On to Fred Meyer. Their ads run from Sunday to Saturday and come. The newspaper. Imbought the newspaper from the dollar store, that is the second time that I didn't get the coupons, I was supposed to get coupons free from the times and that didnt happen either, I think that I will stick with getting my coupons on line for free. It's hard to find coupons for real food anyway.

Grapes .98
Strawberries 2.59
20 percent hamburger 1.99, limit 2 ****
Butter 2.00@@@
Vegetables, beans, or tomatoes 2/1.00 Limit 6 @@@
Fred Meyer coffe 5.99
2 lbs blues 4.98
Plums 1.49

@@@ means coupon needed from the newspaper ad. I don't know of there are any in the store.

The formula for ground beef price check is :

Price times 1. XXX. XXX is the percentage of fat. 2.00 a pound , twenty percent fat is 2.40.
Remember to fry your meat, drain it, and pour boiling water over it to reduce the fat. I return it to the pan with some water and the taco seasoning if I am making taco meat.

Thanks for stopping b

Please share


Monday, July 22, 2013

The basics, part 3: cooking from scratch

Cooking from scratch strikes fear in many at heart. But, it's not as hard as its meant to be. I like to tell the story my daughter tells. She has been teaching low income and homeless kids for several years now. One day, she was eating with the kids and had brought some leftover Mac and cheese. A child at the table asked her of that was xxxxdelux Mac and cheese. She told her, no, it was some her mother made. The girl was in shock....your mother made Mac and cheese?

There are a lot of recipes that are as easy as making to same thing from scratch. Really, scratch cooking is a matter of mastering a few techniques. There are videos on the television and u tube all the time. There is a Martha Stewart series running on PBS. Whether you like her or not, she covers the basics quite well.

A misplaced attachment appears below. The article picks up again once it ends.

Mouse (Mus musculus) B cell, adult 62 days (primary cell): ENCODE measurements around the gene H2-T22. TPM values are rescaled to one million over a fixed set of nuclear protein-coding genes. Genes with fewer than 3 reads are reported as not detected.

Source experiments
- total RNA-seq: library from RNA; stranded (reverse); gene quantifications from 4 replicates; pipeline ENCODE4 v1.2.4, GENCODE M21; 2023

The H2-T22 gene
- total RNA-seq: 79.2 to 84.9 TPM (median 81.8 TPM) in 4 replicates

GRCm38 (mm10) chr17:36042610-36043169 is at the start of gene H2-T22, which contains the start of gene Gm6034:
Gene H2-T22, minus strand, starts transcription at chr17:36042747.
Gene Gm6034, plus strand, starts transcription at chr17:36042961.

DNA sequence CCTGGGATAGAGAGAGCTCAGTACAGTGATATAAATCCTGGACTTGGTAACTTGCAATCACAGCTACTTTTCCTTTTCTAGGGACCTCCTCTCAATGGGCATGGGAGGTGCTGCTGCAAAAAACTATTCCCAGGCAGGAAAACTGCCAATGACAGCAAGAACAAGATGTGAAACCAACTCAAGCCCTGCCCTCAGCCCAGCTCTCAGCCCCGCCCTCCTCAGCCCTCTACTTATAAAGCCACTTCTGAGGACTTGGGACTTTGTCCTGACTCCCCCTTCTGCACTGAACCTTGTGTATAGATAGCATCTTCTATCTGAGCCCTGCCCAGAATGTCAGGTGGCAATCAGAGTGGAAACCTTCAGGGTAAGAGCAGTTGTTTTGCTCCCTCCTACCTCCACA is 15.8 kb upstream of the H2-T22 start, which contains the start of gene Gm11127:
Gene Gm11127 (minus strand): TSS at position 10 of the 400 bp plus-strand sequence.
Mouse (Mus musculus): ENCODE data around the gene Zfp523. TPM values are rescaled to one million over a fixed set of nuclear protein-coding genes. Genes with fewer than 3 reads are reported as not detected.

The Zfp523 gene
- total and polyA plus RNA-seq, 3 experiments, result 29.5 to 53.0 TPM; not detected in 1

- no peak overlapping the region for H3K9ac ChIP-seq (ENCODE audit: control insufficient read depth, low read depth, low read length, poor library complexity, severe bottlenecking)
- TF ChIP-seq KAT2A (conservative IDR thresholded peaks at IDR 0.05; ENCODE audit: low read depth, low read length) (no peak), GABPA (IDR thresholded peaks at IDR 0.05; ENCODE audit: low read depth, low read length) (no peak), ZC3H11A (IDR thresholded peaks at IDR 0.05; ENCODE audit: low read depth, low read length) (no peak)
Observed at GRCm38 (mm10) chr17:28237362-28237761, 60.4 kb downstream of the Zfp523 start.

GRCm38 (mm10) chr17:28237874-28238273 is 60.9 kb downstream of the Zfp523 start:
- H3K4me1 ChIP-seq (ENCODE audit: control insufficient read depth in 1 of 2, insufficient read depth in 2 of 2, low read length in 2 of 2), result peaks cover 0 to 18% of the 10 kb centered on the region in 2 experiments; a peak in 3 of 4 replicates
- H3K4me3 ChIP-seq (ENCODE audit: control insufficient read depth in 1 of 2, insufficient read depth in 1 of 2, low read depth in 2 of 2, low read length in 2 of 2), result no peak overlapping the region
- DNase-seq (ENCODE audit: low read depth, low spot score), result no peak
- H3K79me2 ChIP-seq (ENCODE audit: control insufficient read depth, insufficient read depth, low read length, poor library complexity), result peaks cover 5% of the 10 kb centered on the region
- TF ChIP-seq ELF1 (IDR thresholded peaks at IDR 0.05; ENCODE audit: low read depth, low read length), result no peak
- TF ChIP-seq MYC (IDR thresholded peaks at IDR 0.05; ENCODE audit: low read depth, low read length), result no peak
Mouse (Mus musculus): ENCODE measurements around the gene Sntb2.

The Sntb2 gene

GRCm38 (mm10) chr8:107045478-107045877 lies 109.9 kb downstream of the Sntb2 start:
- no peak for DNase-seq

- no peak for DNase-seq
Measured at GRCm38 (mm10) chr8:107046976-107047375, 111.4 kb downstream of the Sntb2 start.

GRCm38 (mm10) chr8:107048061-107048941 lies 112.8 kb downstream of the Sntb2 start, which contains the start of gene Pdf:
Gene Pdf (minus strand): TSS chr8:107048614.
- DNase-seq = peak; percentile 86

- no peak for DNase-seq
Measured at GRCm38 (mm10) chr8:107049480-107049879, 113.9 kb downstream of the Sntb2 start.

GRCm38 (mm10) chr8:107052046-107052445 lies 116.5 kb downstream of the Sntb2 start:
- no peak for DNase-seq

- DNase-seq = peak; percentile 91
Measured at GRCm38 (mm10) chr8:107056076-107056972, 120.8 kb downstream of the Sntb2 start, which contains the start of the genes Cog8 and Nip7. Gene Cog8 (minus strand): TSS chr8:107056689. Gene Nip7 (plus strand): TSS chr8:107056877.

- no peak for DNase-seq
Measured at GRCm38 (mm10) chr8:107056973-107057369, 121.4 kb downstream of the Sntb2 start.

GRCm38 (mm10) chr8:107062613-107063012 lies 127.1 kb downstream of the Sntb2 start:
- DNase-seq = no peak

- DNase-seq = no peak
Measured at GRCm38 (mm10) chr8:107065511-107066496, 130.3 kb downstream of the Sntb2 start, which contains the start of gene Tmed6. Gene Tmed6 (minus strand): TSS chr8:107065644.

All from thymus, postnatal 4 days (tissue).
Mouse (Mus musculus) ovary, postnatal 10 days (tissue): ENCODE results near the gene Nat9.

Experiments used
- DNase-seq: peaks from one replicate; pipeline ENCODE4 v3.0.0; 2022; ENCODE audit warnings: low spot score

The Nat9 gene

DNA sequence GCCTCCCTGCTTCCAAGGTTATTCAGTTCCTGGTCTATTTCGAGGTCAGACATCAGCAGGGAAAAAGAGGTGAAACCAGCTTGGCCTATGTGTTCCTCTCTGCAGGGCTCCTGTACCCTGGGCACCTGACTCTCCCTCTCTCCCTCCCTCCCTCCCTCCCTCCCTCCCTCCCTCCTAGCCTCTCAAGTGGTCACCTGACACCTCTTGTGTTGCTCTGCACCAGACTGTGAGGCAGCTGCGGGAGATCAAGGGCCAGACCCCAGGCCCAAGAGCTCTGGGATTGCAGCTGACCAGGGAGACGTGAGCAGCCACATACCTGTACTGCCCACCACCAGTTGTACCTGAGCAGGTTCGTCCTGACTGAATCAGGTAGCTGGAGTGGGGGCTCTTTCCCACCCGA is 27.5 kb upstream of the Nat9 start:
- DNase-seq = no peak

There is not much room for ready made food in a thrifty budget. That being said, there are a few things that are as cheap or cheaper ready made, and a few that the time involved to make them isn't worth the difference I price. Refried beans and tortillas come to mind. Instant mashed potatoes, some times of the year are cheaper in the pouch.
Beans have a very short fridge life. It is not safe to keep rice and beans very long. It is easier for me to use canned, especiallY if I can get them cheap enough.

The crock pot can be your best friend in the kitchen. There is something to be said for coming home after a long day to dinner waiting for you.

Pre cooking a batch of something takes almost no more time than cooking once, and you have several dinners done.
There are books out there that cook a whole months worth of meals in one day, and then the majority of dinner is done all month. I haven't the stamina to do that. I find that if I take one loss leader or really cheap meat a week and cook enough to cover us for the month, I am better off. I've paid the least I could for the meat, I have been able to control the portions so I have no waste, and I have cooked once and cleaned the kitchen once!

The major grocery chains rotate what they put on sale cheap. Typically, I

cook sausage crumbles from a log of sausage I get from Costco.

Cook 9 percent ground beef from Costco wholesale or SAFEWAYS

Cook several chickens when they are 1.00 a pound. ( see previous blog on the difference between deli chicken and scratch chicken) a real eye opener.

Cook a pork loin or beef roast

Cut up beef or pork cubes from a steak cut and braise them.

When the meat is already cooked, it makes cooking dinner really fast and less stressful at the most hectic time of the day for many families.

I did a whole series of blogs on a hamburger meal box. It, too, is a real eye opener.
There is my answer to hamburger pasta bake, my nephew named it no brainier pasta.